I'm a child of the Taurus generation. Born in the same year, raised in more than a few of them, and having bid just as many adieu, they're probably one of a handful of cars that really marked my childhood. If they'd been a bit more like this new one, that mark might not have been so black.
Then again, staring at the gigantic sedan in front of me, I struggled to draw many parallels between the Taurus of my future and the Taurii of my past. For one, the new one is, as I mentioned, absolutely gargantuan. Whilst the old Taurus excelled as a mid-size sedan, the new one measures just two inches shorter than BMW's upper echelon 7-series luxo-barge. Why? Well, after the demise of Ford's long-forgotten full-size sedan (what will the RCMP do without those Crown Victorias?), the unibody Taurus has been groomed to occupy that car's still-warm, plus-size throne.
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And then, of course, there's the look. Although certain Ford products prefer to look back through rose-tinted glasses and pull cues from decades-old designs, I think we can all be thankful that the Taurus design team didn't. Instead, it appears they took a trip over to Europe and cribbed a few notes from the Mondeo design team. Itself a handsome car, the Mondeo's curvaceous but aggressive lines look even better when hung upon the Taurus' XXL frame, and with the exception of the stern, the Taurus SHO looks every bit the sports sedan it is. But, as far as that rear end goes, it almost seems like Ford ran out of design budget, as all the care and diligence that's apparent elsewhere in the sheetmetal is absent from the relatively bland taillights and slab of trunklid.
Which is a bit surprising, given that's the angle that most motorists will see. Although available in lesser trims, it's this, the SHO, that's the one to have. Hearkening back to an era when Ford approached Yamaha to produce one of the most character-filled front-wheel drive V6 sport sedans ever produced, the new one trades the high-revving Yamaha V6 idea for a big, lusty twin turbo V6 and ditches the front wheel drive layout for a thoroughly modern all-wheel drive system. But, pop the hood, and there's still a hint of old-school SHO to be found in the transverse engine layout.
However, moving down the road, the new SHO shows itself to be something of a different beast from that frenetic model of a bygone era. Yes indeed, the passage of a couple decades' time has matured the Taurus SHO mightily, and the resulting product is as polished as a fine wine. Having had the occasion to drive the car for a few hundred miles down on the... ahem... mighty I-5, I came to appreciate the car's almost Germanic ability to consume high-speed miles, with little more than a slight pedal depression or finger twist being all that was required to change lanes, pass, merge, and slow up. It's not rushed in its movements, and prefers to barrel ahead like a freight train, building a full head of steam off the turbo boost before lunging forward in great, loping strides. And although it may feel and look to be about the same size as a school bus, the big car's not terribly lacking in the agility department either... although I'd still prefer a Fiesta or Focus on a tight, winding road, if I was limited to Ford's stable of sedans.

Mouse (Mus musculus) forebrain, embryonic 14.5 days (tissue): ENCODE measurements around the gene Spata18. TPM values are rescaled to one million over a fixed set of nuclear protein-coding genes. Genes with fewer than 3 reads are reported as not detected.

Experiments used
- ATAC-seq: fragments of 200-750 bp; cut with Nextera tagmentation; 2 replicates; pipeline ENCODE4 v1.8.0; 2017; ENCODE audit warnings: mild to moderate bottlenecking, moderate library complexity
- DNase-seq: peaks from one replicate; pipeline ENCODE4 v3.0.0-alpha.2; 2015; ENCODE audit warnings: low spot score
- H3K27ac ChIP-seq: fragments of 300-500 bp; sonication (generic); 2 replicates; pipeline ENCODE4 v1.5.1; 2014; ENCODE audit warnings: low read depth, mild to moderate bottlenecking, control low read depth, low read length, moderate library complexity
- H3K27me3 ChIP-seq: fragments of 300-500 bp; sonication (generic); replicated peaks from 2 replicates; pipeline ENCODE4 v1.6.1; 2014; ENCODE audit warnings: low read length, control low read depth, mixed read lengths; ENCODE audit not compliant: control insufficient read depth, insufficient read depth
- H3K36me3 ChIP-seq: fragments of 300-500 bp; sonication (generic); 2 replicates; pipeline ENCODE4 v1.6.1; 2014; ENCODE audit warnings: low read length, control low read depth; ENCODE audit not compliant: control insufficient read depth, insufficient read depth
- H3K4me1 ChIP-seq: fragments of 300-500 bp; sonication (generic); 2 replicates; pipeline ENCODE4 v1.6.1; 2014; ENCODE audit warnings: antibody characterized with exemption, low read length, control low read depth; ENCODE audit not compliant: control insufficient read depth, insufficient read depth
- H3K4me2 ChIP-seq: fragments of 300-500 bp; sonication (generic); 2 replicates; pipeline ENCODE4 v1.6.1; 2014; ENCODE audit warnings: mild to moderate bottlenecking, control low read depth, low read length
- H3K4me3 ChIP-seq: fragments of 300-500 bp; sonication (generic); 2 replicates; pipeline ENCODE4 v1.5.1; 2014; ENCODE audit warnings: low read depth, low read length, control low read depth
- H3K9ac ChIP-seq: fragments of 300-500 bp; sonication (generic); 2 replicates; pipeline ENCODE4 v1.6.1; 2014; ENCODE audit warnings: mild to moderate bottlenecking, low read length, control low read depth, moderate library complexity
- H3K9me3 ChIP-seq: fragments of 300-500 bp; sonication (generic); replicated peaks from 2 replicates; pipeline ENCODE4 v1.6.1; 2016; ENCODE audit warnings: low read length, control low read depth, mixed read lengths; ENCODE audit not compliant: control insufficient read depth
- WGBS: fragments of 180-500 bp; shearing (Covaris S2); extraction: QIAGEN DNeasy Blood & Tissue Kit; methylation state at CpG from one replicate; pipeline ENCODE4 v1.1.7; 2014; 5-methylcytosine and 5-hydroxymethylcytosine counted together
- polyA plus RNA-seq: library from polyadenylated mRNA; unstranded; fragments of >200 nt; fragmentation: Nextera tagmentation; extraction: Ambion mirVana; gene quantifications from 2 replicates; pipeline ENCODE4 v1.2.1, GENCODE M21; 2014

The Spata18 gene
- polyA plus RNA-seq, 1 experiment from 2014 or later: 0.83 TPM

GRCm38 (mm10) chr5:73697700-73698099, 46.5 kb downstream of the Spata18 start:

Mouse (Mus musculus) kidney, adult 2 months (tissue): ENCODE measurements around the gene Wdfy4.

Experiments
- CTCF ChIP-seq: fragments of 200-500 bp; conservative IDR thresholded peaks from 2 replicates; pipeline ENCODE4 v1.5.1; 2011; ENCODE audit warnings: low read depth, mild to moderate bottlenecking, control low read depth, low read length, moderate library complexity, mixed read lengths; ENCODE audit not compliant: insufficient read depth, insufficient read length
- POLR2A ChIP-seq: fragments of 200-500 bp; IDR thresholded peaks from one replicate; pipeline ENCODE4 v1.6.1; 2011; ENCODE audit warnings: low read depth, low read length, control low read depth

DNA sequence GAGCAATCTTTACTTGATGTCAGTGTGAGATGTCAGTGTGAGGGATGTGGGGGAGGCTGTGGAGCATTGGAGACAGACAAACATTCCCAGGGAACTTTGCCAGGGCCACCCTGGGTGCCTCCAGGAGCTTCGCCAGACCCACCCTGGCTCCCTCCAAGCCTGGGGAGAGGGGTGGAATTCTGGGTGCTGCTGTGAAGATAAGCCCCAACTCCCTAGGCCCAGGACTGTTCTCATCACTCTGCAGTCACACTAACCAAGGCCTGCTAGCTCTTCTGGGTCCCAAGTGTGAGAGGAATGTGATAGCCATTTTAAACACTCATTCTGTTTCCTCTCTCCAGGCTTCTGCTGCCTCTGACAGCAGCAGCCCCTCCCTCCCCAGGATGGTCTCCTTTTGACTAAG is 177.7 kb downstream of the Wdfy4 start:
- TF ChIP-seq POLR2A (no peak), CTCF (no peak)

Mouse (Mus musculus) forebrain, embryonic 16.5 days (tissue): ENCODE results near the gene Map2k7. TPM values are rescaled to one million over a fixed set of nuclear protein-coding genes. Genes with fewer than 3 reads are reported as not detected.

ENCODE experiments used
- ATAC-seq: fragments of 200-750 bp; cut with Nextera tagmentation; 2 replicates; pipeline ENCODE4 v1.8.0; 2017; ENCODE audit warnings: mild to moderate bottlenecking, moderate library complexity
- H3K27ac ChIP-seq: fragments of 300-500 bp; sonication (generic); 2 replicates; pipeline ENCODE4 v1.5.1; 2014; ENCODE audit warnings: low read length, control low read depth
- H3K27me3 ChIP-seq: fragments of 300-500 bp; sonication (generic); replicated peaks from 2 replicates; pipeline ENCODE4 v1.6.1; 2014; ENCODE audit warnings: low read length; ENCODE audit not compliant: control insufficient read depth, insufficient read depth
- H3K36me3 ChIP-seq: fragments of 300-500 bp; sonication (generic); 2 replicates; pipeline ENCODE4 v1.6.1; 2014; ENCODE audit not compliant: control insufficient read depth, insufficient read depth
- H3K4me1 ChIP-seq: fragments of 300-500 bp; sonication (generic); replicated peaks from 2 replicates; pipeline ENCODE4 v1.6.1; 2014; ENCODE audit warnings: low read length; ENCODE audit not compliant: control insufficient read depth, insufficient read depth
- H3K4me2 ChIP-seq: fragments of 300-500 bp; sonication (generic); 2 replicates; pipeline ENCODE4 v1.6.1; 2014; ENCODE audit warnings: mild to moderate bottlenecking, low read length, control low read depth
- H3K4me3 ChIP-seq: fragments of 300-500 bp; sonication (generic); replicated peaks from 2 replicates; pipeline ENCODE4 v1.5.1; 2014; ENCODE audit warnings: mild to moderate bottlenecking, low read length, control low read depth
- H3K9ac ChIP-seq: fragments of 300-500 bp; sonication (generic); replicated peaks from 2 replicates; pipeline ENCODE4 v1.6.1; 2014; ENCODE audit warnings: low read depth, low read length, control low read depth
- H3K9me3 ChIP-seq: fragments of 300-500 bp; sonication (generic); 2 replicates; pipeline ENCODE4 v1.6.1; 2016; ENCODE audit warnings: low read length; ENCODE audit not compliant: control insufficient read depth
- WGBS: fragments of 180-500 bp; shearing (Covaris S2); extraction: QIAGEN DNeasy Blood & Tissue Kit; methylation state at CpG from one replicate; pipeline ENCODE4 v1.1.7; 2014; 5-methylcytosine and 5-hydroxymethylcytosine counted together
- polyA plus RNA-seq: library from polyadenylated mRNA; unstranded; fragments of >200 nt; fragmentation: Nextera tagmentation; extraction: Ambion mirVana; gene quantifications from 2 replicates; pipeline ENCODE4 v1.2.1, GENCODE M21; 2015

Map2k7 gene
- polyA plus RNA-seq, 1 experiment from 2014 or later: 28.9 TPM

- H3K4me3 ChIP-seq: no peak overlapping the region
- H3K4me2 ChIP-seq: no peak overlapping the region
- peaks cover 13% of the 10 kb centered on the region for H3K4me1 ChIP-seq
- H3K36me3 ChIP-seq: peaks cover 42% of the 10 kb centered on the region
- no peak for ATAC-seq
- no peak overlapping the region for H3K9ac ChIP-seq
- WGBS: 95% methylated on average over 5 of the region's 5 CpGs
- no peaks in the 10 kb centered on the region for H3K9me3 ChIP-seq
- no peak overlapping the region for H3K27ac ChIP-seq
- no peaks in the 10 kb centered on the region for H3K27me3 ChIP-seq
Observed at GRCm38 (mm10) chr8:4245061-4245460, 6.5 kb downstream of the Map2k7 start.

Of course, that doesn't mean that the Taurus isn't capable of stupendous things. Most certainly, when pushed, it's suite of physics-bending technologies can push back. But it's the car's character not to. Maybe it's the giant, comfy seats or the ridiculous amount of noise insulation that's been installed, but the overall effect is one of semi-serenity. In fact, with its combination of lazy, but bottomless power and an isolation-chamber interior, the driving experience is damn close to that of BMW's latest 550i sedan, lumps and all.
I say that because both this Ford and that Bimmer share a few niggles. First, there's the interior. Oh sure, both feel great, but the designs do leave one scratching one's head. Just as with the BMW, I can't but wonder why the dashboard and center console need to occupy so much space. It's not necessarily that the wide console and rakish dashboard really impinge upon the passengers' personal space, but they do prevent both of these huge cars from feeling as big and airy on the inside as they should, and it does seem to require a lot of interior space be dedicated to the front seats, while the rear seats end up sacrificing legroom. And then there's the personality. Although I don't particularly mind a big, lazy sedan with big power, the Ford Taurus falls into the same trap as this latest 5-er by isolating the driver a bit too much; making and high speed hooliganry feel a too forced to really be "fun."
And finally, we arrive at possibly the biggest bone of contention: the price. Staring at a tick over $43,000, it ramps up quickly when you start speccing out some of the nicer options, and it isn't totally unthinkable to arrive at a price tag that's knocking on $55,000's door. And that's where Ford has a problem on their hands with their decision to use the Taurus name. As a car that many can remember fondly as good, solid, affordable transportation, simply responding with "$54,000" to the question of "how much does it cost" seemed to have a lot of passersby swallowing their tongues. And then, of course, there's the added problem of competition. Putting it dangerously close to the same market segment as that occupied by premium marques as BMW, Audi, Lexus, Mercedes and Jaguar definitely changes the way people approached the big SHO, but the biggest competition can be had at the same dealership as you'd buy a Taurus: the Lincoln MKS. With only a slightly higher price tag but better equipment levels, the big Lincoln's got a bit more panache, style, and substance for just a wee bit more coin.